China’s Special Brand of Sleeper Agents Caught Red-Handed

sleeper agent, sleeper, agent, china, U.S., DOJ

In espionage news, the Department of Justice’s recent arrest of a Chinese American brought China’s special brand of sleeper agents to the forefront.

  • Chenguang Gong stole information and blueprints from the tech companies that employed him.
  • If convicted, Gong faces a 10-year sentence in federal prison.

U.S. federal prosecutors have charged Chenguang Gong, a 57-year-old Chinese American engineer, with stealing trade secrets related to U.S. government technology.

Gong, who’s been a naturalized American citizen since 2011, worked from January to April 2023 at a Los Angeles-area research and development company. The company was identified in the court documents only as the victim company.

During his tenure, he allegedly transferred over 3,600 files from the company’s system to personal storage devices. The stolen files include blueprints:

  • Sophisticated infrared sensors designed for use in space-based systems to detect nuclear missile launches and track ballistic and hypersonic missiles.
  • Sensors designed to enable U.S. military aircraft to detect incoming heat-seeking missiles and take countermeasures, including by jamming the missiles’ infrared tracking ability.

The U.S. Department of Justice (DOJ) stressed the severity of the alleged theft, stating that the technology would pose a significant threat to U.S. national security if obtained by international actors.

To make matters worse, U.S. Attorney Martin Estrada revealed that Gong had previously attempted to provide information to aid China’s military, marking a concerning pattern of behavior. In fact, during the investigation, the Federal Bureau of Investigation (FBI) discovered that, from 2014 to 2022, while he was employed at major U.S. tech companies, “Gong submitted numerous applications to ‘Talent Programs’ administered by the People’s Republic of China government.”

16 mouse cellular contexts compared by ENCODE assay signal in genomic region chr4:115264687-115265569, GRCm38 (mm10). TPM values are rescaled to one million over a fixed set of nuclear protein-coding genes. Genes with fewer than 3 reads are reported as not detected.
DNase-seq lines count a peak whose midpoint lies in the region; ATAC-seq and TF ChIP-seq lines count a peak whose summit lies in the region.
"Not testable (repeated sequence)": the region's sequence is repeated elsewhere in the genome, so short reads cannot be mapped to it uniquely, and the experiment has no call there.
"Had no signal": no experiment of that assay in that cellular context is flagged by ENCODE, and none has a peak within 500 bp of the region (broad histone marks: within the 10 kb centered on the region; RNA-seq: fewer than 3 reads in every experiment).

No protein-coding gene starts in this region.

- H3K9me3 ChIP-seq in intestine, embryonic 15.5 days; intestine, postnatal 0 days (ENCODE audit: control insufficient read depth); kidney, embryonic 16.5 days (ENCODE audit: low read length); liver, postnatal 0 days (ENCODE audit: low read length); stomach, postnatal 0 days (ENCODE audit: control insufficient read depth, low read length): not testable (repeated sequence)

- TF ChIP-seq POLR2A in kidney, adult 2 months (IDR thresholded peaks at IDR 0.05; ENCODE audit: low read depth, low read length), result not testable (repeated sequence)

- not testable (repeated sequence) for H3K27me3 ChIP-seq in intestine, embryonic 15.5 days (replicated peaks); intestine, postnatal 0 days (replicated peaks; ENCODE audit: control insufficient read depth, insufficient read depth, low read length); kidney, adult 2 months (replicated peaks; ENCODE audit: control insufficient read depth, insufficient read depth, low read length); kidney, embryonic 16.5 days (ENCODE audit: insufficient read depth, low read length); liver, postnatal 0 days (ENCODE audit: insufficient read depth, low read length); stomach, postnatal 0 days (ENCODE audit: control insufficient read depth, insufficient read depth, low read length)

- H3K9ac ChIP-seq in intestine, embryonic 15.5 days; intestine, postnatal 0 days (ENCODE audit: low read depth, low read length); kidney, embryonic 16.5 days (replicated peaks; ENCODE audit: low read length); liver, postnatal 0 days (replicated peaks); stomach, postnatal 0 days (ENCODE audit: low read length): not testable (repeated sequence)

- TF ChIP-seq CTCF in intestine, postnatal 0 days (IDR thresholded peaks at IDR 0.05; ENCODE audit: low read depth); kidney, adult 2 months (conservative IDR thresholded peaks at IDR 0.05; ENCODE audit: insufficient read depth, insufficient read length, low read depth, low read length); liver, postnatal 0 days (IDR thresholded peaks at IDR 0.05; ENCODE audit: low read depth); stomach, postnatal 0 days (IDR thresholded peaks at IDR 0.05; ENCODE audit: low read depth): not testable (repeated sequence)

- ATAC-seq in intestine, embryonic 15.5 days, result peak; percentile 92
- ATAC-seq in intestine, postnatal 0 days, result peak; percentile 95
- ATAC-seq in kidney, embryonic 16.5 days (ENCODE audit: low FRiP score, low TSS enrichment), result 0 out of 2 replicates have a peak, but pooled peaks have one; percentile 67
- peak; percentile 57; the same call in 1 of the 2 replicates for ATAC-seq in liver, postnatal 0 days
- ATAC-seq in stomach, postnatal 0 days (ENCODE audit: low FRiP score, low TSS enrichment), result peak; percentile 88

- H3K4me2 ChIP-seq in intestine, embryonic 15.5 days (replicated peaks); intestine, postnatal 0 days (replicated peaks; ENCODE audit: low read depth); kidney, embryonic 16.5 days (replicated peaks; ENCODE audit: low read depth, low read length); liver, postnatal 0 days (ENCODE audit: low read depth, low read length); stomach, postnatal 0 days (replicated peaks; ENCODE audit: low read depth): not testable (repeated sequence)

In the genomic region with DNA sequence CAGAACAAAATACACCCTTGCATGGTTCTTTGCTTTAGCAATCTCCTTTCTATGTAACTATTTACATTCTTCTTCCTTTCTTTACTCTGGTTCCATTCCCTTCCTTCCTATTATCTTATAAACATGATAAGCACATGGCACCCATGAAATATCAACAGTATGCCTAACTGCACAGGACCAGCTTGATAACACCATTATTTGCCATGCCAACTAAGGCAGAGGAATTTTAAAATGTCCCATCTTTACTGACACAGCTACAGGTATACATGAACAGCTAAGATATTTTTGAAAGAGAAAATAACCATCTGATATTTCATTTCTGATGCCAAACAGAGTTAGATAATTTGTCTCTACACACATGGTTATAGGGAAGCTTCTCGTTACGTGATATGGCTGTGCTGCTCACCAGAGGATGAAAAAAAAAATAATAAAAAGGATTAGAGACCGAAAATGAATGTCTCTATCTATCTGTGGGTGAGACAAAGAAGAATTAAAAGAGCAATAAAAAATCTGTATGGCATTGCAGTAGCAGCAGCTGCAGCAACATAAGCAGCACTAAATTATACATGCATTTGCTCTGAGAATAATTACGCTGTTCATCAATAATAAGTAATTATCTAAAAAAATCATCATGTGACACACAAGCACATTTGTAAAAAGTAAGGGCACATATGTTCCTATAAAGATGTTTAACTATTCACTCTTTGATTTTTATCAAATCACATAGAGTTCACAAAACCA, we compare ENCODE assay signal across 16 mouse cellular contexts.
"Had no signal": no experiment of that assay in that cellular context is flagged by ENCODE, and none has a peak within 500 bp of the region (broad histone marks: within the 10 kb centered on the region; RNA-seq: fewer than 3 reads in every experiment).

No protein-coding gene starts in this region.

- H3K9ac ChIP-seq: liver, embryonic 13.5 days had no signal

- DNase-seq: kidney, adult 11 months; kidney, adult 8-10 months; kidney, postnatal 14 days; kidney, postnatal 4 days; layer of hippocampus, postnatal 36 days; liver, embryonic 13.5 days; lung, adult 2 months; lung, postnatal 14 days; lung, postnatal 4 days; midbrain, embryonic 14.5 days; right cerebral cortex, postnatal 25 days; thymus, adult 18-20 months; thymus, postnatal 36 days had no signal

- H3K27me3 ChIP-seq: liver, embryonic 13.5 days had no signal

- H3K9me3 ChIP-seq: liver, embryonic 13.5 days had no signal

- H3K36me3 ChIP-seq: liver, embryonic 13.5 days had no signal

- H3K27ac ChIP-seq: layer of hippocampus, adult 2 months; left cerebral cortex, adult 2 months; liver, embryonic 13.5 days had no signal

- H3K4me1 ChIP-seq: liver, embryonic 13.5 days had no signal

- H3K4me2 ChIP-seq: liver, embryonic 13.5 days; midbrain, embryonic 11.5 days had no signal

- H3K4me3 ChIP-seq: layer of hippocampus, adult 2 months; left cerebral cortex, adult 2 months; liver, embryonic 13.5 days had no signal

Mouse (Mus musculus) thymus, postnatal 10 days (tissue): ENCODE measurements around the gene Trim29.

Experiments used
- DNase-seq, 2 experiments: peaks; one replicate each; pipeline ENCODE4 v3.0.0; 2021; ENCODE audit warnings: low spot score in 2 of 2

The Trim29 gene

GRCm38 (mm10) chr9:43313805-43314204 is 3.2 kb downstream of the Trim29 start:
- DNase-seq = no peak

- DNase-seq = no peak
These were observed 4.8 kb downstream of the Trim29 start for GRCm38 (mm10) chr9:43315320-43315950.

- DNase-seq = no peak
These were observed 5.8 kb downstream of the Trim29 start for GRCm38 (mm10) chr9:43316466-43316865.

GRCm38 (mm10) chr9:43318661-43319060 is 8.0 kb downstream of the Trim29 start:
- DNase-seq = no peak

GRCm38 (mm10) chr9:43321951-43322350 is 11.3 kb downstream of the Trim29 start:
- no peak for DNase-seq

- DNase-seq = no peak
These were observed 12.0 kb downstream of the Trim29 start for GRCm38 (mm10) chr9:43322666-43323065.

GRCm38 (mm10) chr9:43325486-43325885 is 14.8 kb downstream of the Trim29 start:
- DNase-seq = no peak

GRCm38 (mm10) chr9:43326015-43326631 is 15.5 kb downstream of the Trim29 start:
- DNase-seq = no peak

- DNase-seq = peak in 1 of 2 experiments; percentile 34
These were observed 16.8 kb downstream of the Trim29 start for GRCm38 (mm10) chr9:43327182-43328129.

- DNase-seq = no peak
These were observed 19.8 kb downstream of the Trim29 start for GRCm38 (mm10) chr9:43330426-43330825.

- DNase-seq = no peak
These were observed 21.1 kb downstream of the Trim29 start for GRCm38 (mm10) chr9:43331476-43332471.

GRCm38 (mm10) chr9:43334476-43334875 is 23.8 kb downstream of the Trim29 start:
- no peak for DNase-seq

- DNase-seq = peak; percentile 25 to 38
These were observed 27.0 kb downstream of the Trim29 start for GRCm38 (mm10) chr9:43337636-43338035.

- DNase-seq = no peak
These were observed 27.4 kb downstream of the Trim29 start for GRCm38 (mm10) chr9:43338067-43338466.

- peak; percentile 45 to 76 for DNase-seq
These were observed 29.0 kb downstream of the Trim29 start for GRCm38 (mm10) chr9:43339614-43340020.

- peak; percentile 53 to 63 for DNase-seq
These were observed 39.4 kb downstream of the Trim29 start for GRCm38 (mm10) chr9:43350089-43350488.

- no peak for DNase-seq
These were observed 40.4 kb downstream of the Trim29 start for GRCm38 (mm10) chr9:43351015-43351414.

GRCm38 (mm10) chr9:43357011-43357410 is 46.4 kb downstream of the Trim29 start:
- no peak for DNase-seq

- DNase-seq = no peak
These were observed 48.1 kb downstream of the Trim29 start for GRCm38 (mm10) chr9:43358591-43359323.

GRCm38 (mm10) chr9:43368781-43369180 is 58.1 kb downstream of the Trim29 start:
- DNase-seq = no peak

The affidavit also explains that these programs help the Chinese government identify individuals outside the Republic who have beneficial expert skills and knowledge. This expertise would then play a role in improving China’s economy and military capabilities.

Gong attempted to propose several projects that mirrored his work for U.S. companies. He also traveled several times to China seeking funding. His latest trip dates back to March 2022.

For years now, the U.S. has been trying to hinder China’s technological advancements for fear of them being national security threats. Gong, however, turned out to be a Chinese sleeper agent by accident rather than design. We’re used to seeing and hearing sleeper agents as people who integrate into the target community as a potential asset for future use. You’ve seen the movie “Salt” starring Angelina Jolie, right? Granted, Jolie’s character turned out to be innocent, but you get the premise. And that’s how intelligence and other espionage organizations typically work.

However, the Chinese are anything but typical. Their 2017 National Intelligence Law mandates that Chinese intelligence agencies may ask relevant institutions, organizations, and citizens to provide necessary support, assistance, and cooperation. They believe that every person of Chinese nationality has a duty towards his country to provide what is asked of him, whether he is abroad or not.

Who would have thought that good old-fashioned espionage through special sleeper agents was far more likely to bring America’s destruction than a nuke?

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